Three Cups of Tea, Part II
Three Cups of Tea contains a hint of a beautiful story. There were parts that made me tear up. Some of the parts that made me tear up were touching; other parts that made me tear up were painfully written.
Greg Mortenson is really an American hero. His work in Pakistan and Afghanistan is truly amazing. David Oliver Relin is an American journalist. His work, at least on this book, is not so heroic. The following are some of my favorite, terrible sentences from the book:
“And by the time the rising sun iced the hanging glaciers of Masherbrum pale pink, like a gargantuan pastry dangling above them at breakfast time, Mortenson had agreed to shift the funds his board had approved for the doomed Khane school upside to this village whose headman had traveled so far downriver to educate himself.” (p. 206)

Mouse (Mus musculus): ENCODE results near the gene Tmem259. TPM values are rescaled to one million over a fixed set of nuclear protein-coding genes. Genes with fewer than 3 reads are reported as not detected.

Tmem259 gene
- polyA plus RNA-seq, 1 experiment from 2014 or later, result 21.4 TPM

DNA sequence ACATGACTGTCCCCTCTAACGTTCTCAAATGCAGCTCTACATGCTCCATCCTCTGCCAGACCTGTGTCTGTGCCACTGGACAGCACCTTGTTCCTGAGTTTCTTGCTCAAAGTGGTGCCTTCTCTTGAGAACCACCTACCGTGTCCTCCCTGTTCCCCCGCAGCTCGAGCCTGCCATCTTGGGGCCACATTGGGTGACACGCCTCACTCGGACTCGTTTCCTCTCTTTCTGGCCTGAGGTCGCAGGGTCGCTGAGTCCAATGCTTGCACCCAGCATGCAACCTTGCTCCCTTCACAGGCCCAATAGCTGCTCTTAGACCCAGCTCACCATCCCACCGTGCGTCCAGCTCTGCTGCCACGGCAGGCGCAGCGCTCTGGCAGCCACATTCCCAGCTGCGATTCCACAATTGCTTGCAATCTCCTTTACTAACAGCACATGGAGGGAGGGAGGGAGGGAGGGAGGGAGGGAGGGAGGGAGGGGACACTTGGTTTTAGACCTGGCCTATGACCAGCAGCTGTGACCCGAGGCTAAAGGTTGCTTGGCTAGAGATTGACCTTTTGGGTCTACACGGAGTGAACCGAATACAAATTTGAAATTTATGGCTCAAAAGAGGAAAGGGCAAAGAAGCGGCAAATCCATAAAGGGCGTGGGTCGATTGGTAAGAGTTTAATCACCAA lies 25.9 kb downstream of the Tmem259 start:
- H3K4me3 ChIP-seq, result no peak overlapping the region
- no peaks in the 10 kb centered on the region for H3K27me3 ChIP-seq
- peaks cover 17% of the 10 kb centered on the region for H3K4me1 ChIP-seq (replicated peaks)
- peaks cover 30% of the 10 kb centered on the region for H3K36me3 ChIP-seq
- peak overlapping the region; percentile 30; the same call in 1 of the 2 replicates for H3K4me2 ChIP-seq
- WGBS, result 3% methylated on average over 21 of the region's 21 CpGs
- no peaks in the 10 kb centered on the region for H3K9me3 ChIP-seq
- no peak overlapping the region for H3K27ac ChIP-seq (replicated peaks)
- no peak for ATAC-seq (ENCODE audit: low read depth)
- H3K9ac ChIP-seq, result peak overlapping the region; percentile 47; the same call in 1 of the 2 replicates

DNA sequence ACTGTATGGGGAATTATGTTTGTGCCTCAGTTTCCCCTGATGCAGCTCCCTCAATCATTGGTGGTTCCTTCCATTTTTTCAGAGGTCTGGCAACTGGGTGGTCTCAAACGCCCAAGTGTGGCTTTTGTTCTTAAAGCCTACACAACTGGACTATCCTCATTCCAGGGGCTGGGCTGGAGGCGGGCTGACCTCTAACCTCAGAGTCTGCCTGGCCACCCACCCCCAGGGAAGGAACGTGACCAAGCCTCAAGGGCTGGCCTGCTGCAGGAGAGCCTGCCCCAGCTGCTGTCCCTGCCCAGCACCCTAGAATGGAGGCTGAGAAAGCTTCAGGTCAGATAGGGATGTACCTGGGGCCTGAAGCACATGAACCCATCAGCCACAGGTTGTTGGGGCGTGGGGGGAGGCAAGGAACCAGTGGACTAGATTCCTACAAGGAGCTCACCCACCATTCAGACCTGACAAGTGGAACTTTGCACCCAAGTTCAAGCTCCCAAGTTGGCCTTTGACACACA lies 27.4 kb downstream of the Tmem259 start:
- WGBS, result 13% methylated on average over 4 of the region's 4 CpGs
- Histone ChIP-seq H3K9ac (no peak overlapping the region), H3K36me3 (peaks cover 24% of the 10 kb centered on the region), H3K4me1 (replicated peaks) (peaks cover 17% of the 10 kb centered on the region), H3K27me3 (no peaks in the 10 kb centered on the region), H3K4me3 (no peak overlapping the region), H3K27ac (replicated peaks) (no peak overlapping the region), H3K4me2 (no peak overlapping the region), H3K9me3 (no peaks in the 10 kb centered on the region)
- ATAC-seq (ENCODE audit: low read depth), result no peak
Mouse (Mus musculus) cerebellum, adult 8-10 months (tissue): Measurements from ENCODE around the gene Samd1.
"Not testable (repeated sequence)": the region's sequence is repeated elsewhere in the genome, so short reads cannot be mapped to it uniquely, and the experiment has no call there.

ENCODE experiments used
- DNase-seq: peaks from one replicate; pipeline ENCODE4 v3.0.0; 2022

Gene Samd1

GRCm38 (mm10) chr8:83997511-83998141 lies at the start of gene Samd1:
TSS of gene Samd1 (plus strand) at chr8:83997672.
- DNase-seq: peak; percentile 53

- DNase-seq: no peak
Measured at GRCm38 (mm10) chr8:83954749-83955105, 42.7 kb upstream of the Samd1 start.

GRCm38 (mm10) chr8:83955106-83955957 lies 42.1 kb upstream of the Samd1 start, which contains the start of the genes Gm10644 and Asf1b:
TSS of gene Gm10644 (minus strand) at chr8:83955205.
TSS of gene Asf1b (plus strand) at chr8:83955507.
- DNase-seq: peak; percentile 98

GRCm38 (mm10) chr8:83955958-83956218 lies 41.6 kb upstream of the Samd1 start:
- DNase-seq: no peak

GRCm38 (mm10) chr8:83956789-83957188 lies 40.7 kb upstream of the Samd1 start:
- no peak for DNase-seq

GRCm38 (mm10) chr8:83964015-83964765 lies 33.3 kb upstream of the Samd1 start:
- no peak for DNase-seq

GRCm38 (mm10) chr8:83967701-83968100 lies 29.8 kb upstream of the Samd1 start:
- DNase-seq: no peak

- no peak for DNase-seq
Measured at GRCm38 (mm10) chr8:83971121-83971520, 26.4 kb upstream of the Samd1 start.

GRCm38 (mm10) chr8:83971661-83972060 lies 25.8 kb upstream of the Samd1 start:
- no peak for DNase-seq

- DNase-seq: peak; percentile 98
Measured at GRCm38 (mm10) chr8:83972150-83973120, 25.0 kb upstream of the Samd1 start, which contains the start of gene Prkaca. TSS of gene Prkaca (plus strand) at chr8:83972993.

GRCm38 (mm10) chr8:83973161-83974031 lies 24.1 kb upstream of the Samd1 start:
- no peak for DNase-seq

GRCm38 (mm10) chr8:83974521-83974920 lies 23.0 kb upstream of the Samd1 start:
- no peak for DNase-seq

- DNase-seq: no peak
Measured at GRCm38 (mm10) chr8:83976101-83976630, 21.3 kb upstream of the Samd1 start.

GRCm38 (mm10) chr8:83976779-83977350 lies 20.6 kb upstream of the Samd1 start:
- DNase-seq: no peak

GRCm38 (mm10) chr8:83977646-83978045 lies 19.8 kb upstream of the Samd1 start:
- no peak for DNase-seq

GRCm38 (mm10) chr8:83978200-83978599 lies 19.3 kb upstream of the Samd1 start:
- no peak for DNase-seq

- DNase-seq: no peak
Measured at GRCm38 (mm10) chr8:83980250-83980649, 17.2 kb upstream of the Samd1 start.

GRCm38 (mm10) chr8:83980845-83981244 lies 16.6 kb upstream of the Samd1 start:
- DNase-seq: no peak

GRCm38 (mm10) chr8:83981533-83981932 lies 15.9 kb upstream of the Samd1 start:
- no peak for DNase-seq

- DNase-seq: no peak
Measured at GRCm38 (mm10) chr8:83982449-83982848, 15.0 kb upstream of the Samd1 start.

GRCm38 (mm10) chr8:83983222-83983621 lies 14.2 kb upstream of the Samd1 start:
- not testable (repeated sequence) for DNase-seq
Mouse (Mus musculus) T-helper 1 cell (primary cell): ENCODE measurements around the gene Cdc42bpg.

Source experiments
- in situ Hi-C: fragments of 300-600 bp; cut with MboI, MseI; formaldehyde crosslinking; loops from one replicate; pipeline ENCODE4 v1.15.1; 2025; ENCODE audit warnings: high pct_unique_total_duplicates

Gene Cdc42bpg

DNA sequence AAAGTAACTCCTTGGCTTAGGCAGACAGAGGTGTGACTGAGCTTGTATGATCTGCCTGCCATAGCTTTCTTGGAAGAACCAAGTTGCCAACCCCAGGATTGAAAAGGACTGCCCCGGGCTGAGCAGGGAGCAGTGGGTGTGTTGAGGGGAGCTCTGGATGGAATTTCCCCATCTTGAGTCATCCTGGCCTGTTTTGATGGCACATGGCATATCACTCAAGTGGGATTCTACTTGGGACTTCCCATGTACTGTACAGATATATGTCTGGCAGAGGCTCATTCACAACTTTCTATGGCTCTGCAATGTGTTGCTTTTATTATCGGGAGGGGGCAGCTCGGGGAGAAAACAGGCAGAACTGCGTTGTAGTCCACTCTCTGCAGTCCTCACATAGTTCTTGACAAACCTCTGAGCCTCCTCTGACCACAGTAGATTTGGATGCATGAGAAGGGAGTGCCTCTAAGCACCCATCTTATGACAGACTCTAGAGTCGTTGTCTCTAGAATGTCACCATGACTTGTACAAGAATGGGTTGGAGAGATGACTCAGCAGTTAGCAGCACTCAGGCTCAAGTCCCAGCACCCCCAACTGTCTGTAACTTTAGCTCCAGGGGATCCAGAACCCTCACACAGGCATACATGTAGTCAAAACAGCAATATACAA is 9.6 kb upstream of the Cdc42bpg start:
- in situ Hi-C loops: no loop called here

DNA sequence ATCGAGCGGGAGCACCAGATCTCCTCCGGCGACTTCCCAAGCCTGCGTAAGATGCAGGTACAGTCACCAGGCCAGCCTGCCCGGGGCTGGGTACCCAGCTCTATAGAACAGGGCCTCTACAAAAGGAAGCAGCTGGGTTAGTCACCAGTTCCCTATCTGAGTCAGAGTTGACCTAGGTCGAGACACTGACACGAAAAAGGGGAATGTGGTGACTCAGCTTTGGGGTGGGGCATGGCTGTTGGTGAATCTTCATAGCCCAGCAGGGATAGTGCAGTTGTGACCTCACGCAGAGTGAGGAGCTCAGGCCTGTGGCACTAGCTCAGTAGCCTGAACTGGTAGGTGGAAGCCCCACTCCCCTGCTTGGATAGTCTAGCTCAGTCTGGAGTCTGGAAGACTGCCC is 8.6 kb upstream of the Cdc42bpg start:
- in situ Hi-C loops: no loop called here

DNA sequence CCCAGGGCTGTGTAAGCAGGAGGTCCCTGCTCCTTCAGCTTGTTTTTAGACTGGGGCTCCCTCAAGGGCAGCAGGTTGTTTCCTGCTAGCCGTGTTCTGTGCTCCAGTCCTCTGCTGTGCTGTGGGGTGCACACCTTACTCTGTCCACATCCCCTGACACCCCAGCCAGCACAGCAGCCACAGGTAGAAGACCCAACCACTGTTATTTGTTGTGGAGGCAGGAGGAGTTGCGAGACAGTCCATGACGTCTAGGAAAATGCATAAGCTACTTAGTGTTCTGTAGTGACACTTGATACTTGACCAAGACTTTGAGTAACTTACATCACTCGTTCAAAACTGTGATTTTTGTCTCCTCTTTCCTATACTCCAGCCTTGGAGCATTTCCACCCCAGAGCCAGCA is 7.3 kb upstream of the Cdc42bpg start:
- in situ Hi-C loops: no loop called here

“And rippling out from Mortenson’s headquarters in Skardu, over the parched dunes, through the twisting gorges, and up the weather bound valley of Baltistan, the legend of a giant infidel called Dr. Greg was likewise growing.” (p. 210)
“In the fall of 2003, at the desk of his aviation company in Rawalpindi, as he tried to arrange a flight for Mortenson to Afghanistan, now that the CAI’s work in Pakistan was on firm enough footing for him to leave, Bhangoo’s boss, the bull-like Brigadier General Bashir Baz, ruminated on the importance of educating all of Pakistan’s children, and the progress America was making in the war on terror.” (p. 310)
As the above sentences might indicate, the writing in this book was painful, to say to the least. Some of the folks on Amazon suggested skimming through most of the book. I don’t know if that is necessary, but it might save you a few tears.
Three Cups of Tea, by Greg Mortenson & David Oliver Relin [rating:2]
See here for Part I of my thoughts on Three Cups of Tea.